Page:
Opticians, Optometrists, and Ophthalmologists are all names for people who work in the eye care business. Since their names and jobs seem similar, it can be confusing to know what each one is and what they do. The biggest difference between the three is the amount of schooling that they attend, and what the state will allow each one to do.
Opticians are who you will likely have the most contact with. They assist in helping you choose the best frames and lenses for your glasses. Opticians can have a varying degree of schooling, either in the field of glasses, or in other fields like business. There is no required degree needed for this profession, but there is a lot of things that must be learned before someone becomes proficient at this job.
Optometrists are doctors who have gone to eight years of college. They start out with an undergraduate degree, usually in biology or other sciences. After that, they will go to a dedicated optometry school for another four years to get their doctorate (O.D.). In optometry school, they learn about not only the eyes, but many other things in the body that can affect the eyes. They are required to have a certain number of hours in pharmacology to allow them to prescribe medications to treat diseases. After their eight years, some decide to go onto a residency program for another year to learn more about a particular field in optometry, like contact lenses, or ocular diseases. Optometrists are doctors who can treat and manage most eye disease including glaucoma, macular degeneration, diabetic exams, and eye infections. Optometrists are not allowed to do surgeries, like cataracts or LASIK.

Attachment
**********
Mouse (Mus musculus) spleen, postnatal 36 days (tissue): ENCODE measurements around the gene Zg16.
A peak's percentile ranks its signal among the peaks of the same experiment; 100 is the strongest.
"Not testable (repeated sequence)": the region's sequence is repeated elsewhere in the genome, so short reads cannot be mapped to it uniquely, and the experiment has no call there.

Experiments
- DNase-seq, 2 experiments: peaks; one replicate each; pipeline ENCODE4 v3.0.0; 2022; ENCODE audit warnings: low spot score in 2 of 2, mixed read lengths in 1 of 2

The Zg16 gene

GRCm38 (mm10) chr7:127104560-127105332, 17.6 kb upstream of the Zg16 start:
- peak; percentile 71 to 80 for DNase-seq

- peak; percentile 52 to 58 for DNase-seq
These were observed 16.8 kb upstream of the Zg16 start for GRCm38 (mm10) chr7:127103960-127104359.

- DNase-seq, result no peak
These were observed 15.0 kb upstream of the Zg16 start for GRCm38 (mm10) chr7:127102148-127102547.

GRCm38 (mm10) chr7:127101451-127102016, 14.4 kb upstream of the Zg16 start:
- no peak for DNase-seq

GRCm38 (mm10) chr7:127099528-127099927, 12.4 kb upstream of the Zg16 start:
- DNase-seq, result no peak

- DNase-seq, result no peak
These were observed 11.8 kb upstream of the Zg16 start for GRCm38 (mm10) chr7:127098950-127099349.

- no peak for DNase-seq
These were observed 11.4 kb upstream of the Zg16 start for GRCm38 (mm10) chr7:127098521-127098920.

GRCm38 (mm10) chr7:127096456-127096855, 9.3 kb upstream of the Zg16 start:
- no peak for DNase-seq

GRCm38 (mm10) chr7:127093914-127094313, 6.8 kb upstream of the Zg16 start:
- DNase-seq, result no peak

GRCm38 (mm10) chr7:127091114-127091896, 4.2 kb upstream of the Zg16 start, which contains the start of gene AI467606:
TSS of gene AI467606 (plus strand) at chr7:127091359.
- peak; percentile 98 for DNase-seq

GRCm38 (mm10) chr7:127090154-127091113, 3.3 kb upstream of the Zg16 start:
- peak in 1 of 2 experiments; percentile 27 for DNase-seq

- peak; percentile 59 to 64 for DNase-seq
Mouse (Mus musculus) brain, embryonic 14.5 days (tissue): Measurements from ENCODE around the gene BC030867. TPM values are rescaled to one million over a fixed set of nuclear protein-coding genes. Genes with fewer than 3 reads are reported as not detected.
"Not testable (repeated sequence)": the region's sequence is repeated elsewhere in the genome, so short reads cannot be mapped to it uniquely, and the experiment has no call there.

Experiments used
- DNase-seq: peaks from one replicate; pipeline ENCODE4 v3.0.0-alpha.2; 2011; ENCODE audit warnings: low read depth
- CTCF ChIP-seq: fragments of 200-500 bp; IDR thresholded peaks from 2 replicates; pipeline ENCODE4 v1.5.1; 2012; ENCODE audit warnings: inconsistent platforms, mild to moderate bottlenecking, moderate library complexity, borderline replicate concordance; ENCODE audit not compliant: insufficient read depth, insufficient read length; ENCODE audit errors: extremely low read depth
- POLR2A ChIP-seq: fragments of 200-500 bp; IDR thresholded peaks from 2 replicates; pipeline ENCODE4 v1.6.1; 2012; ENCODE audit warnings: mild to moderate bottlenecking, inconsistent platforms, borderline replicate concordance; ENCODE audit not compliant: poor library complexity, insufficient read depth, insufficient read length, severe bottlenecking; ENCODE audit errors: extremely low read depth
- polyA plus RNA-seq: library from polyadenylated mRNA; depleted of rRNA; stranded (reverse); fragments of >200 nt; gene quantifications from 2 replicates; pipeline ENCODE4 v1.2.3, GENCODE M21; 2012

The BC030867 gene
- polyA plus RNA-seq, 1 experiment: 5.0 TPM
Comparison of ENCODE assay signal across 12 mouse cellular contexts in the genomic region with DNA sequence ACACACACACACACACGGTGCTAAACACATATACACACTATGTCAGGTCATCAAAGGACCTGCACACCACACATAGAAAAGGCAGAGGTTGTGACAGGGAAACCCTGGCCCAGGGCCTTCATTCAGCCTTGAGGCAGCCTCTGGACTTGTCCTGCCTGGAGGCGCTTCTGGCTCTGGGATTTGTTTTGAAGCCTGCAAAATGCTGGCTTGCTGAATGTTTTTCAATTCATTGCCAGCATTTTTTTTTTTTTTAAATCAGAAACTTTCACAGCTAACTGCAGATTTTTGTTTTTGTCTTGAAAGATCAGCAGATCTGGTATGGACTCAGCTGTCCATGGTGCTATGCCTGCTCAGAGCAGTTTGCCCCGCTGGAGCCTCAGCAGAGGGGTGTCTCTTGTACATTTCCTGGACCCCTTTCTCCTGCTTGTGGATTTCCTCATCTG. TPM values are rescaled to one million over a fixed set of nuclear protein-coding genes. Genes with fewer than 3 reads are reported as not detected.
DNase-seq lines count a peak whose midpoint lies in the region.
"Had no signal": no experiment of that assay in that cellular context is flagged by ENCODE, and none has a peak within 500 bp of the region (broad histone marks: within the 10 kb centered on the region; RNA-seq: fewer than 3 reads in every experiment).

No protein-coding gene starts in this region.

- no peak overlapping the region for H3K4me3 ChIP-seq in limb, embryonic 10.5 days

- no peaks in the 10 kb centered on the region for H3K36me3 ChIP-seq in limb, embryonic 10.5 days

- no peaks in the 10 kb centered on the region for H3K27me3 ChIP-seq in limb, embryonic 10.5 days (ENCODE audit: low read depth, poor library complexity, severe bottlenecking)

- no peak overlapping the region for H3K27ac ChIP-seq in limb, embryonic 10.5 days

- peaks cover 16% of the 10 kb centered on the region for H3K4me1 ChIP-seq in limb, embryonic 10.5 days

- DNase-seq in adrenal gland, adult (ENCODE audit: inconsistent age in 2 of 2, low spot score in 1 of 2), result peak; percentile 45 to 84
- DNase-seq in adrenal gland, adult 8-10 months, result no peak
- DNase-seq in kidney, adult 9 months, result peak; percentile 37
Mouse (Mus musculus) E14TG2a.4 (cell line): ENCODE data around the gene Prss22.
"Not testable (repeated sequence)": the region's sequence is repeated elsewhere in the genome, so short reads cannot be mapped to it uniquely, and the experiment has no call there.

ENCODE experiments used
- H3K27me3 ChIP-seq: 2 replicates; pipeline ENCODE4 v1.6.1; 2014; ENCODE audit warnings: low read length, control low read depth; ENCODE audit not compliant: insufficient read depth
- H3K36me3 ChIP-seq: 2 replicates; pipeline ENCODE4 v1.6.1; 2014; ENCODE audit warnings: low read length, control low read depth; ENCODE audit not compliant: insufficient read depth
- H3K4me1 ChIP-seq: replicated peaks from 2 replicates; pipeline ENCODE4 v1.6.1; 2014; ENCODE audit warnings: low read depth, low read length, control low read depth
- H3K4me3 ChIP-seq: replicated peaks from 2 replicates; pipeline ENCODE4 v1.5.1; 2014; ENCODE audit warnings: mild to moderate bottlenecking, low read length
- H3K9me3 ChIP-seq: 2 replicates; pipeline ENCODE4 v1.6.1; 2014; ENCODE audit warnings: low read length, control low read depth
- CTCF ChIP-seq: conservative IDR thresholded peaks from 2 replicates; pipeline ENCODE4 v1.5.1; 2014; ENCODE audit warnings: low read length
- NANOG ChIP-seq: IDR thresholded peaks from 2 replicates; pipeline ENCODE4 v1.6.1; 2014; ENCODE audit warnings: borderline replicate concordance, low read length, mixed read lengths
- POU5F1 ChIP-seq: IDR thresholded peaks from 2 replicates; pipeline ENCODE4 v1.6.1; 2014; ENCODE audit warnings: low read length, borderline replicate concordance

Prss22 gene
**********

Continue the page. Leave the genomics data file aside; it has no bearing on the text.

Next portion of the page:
Ophthalmologists are medical doctors who can perform surgery on the eye. They also start out at an undergraduate school for four years to get a degree, usually in sciences like biology. They then go onto medical school for four years to become a Medical Doctor (M.D.). Once they are done with medical school, they go into a residency and internship program to specialize in their area of expertise for four more years. Ophthalmologists often specialize in particular areas of the eye, like the cornea, glaucoma, or the retina for another one or two years. The total schooling for ophthalmology is around 14 years. Not only are they are capable of doing everything that optometrists do, and they can also perform surgeries.
Often Optometrists and Ophthalmologists will work together for the best treatment of a patient. The optometrist can find things like cataracts, and will refer them to the ophthalmologist to have them removed. The ophthalmologist will remove the cataract, and often send them back to the optometrist for glasses and follow up care. This keeps costs down for the patient and keeps what is called continuity of care.